Also in the issue is a “Gift Guide Spectacular” with “39 fabulous ideas guaranteed to spark joy,” inspired by the styles of various TV characters, including the elegant/glamorous Diane Lockhart on THE GOOD FIGHT (CBS All Access); the “laid-back cool” and sporty Jughead from RIVERDALE (The CW); the sweet colorful looks of the young sophisticated title character of NANCY DREW (The CW); Dawn Darcy’s bold, glimmering ‘80s garb on BLACK MONDAY (SHOWTIME), the budding fashionista Grace Felton on THE UNICORN (CBS), and the dapper and sleek Billy Baker on ALL AMERICAN (The CW).

Additional stories in the issue include:

  • Columnist Brantley Bardin’s Q&A with star Jennifer Beals about her return to her THE L WORD character in the SHOWTIME sequel THE L WORD: GENERATION Q, premiering Dec. 9. It’s been 10 years since the original series immersed viewers in a lesbian community never before seen on television, and says Beals, who will be joined by two of her original co-stars and four new young leads, “The world was so different the first time around. There was no marriage equality, and when somebody said ‘non-binary,’ it was just a mathematical term. So to explore these ideas and give representation to these people is exciting.”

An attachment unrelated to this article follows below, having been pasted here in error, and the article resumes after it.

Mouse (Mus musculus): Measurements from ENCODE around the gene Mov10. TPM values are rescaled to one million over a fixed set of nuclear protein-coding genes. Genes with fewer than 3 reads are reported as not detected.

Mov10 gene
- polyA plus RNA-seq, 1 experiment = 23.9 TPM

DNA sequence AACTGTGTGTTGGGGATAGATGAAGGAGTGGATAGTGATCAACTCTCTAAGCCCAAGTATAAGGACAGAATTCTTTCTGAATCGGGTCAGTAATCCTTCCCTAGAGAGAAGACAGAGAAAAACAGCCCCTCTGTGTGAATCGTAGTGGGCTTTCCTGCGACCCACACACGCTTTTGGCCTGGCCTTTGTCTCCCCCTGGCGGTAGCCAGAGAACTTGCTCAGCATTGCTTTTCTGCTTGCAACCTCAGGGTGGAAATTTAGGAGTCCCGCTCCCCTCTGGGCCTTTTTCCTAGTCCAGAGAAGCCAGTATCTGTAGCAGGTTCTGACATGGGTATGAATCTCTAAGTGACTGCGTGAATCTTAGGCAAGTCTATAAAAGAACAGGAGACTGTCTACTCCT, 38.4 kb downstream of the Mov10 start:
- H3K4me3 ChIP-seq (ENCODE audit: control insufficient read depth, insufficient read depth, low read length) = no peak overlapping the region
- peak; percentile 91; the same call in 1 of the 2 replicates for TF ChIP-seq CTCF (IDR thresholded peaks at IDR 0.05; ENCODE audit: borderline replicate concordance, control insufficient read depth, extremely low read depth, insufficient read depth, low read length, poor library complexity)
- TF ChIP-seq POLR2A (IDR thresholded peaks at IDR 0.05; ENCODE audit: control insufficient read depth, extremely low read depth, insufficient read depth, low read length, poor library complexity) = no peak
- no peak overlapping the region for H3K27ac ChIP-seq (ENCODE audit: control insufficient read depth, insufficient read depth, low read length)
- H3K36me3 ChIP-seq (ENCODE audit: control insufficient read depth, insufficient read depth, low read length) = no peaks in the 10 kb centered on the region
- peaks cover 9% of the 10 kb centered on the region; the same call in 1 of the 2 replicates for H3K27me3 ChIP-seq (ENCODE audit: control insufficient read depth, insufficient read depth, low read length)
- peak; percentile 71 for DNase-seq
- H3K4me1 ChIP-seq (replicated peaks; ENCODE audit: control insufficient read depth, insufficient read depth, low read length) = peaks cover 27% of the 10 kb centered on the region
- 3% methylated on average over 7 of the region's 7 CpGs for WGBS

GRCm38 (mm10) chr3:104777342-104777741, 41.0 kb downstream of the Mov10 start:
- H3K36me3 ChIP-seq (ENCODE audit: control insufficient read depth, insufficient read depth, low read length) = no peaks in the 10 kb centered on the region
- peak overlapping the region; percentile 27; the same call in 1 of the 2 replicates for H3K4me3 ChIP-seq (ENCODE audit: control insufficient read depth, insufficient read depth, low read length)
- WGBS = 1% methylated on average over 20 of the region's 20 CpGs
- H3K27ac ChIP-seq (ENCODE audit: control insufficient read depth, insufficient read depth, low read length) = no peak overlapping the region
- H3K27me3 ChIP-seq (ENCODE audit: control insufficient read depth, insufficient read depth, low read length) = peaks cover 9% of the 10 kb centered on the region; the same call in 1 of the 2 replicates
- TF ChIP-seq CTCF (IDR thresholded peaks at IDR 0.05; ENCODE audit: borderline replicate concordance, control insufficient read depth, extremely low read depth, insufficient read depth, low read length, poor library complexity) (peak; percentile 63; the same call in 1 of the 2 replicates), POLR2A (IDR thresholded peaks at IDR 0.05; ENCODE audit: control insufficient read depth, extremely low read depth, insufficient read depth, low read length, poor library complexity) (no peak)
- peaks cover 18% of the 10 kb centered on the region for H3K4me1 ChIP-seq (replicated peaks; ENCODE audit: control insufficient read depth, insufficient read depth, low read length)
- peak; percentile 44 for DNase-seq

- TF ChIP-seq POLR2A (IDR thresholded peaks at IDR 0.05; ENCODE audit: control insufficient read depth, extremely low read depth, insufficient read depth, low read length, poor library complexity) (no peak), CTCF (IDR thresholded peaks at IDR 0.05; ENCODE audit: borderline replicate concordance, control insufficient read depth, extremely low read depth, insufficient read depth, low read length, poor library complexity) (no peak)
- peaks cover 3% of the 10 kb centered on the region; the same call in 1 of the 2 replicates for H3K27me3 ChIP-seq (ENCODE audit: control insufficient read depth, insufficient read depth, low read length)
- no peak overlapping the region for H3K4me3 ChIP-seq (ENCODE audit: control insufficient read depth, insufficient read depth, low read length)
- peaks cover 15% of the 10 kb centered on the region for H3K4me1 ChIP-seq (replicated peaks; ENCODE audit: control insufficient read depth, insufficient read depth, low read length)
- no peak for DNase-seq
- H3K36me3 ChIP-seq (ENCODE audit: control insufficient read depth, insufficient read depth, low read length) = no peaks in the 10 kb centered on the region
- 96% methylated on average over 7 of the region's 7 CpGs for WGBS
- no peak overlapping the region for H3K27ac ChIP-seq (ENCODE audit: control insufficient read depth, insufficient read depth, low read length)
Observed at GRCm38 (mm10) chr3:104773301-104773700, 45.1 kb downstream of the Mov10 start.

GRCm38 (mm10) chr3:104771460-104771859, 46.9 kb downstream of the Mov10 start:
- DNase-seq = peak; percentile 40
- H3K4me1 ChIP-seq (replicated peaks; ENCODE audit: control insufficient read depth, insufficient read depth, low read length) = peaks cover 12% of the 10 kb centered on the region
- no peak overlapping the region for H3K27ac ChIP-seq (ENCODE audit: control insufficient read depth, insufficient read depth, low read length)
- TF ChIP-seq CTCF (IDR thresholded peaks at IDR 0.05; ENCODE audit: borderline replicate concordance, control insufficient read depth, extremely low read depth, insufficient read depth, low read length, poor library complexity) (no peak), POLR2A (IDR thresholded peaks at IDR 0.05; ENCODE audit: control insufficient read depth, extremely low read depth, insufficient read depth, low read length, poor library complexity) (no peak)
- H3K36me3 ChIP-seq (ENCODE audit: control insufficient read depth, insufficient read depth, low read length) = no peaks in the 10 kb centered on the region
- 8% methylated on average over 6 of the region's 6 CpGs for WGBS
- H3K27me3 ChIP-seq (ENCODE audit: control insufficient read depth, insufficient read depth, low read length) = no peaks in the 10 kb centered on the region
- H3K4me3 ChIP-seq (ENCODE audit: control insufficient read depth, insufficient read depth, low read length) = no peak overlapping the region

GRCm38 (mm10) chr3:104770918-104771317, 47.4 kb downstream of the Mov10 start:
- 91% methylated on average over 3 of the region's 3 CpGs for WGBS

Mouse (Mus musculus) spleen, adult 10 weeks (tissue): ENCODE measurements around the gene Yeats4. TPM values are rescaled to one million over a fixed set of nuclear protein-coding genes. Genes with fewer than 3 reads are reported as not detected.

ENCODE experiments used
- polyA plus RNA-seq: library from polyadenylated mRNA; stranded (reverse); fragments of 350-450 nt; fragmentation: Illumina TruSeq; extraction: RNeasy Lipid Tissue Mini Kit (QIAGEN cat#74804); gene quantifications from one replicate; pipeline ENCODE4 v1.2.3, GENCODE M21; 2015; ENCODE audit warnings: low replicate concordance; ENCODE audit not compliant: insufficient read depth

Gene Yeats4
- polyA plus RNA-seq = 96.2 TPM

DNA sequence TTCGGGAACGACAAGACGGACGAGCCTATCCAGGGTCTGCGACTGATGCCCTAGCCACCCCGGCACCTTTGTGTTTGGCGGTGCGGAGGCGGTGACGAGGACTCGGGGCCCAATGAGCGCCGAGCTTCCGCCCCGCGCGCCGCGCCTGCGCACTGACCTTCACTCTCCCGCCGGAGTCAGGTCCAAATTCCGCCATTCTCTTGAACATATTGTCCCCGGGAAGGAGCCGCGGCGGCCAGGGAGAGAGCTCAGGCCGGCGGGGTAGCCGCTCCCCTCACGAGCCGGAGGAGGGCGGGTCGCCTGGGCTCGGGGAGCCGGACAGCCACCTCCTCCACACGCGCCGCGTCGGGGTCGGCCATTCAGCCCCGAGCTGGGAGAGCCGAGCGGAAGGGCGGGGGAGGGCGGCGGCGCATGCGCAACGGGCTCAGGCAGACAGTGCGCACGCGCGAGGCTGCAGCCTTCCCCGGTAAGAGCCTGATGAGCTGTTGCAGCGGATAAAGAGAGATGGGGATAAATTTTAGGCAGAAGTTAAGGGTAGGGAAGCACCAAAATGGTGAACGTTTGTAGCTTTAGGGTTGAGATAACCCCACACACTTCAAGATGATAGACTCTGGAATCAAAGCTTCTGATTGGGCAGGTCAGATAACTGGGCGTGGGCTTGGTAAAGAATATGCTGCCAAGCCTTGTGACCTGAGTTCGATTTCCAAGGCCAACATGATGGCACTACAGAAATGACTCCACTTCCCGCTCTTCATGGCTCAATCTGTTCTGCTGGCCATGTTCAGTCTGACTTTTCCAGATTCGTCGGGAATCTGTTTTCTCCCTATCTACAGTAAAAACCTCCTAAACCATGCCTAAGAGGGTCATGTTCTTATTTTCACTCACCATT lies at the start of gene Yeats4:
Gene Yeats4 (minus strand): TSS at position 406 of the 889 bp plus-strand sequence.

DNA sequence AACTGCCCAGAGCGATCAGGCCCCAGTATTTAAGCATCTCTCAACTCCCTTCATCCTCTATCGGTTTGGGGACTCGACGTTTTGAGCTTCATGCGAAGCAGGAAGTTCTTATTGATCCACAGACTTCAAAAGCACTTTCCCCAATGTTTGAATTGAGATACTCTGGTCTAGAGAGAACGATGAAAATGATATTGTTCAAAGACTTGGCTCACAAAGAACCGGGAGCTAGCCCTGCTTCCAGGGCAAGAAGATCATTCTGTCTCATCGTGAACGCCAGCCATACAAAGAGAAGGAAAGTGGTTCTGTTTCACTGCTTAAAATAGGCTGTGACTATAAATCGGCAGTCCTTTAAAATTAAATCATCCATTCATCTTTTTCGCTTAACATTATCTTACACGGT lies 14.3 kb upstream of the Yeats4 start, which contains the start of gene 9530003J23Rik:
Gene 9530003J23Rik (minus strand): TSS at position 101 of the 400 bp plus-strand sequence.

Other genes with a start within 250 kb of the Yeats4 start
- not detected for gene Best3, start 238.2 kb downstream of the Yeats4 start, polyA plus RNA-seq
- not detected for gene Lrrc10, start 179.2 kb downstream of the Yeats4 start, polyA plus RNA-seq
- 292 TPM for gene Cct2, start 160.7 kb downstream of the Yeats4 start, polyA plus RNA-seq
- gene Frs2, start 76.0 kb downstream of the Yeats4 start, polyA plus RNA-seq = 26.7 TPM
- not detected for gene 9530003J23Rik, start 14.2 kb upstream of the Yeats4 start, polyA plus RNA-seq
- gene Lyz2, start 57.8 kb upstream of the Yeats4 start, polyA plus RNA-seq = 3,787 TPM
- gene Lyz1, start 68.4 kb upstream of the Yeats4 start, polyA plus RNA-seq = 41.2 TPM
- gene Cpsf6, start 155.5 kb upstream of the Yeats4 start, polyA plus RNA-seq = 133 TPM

• Peter Lenkov, showrunner of CBS’ current hits HAWAII FIVE 0, MACGYVER and MAGNUM P.I., talking to columnist Fred Schruers about the art of multi-tasking and keeping each show’s individual voice. “With all three shows, we’ve tried to stay true to the origin story. But we also take some license, so there’s something new, or some twist to the backstory.”

  • Star Omar Miller of CBS’ new comedy series THE UNICORN discussing his nearly 4-year-old “un-PC and extremely opinionated” sports podcast, The O-Zone, for which he chats with pro athletes, famous friends and family members.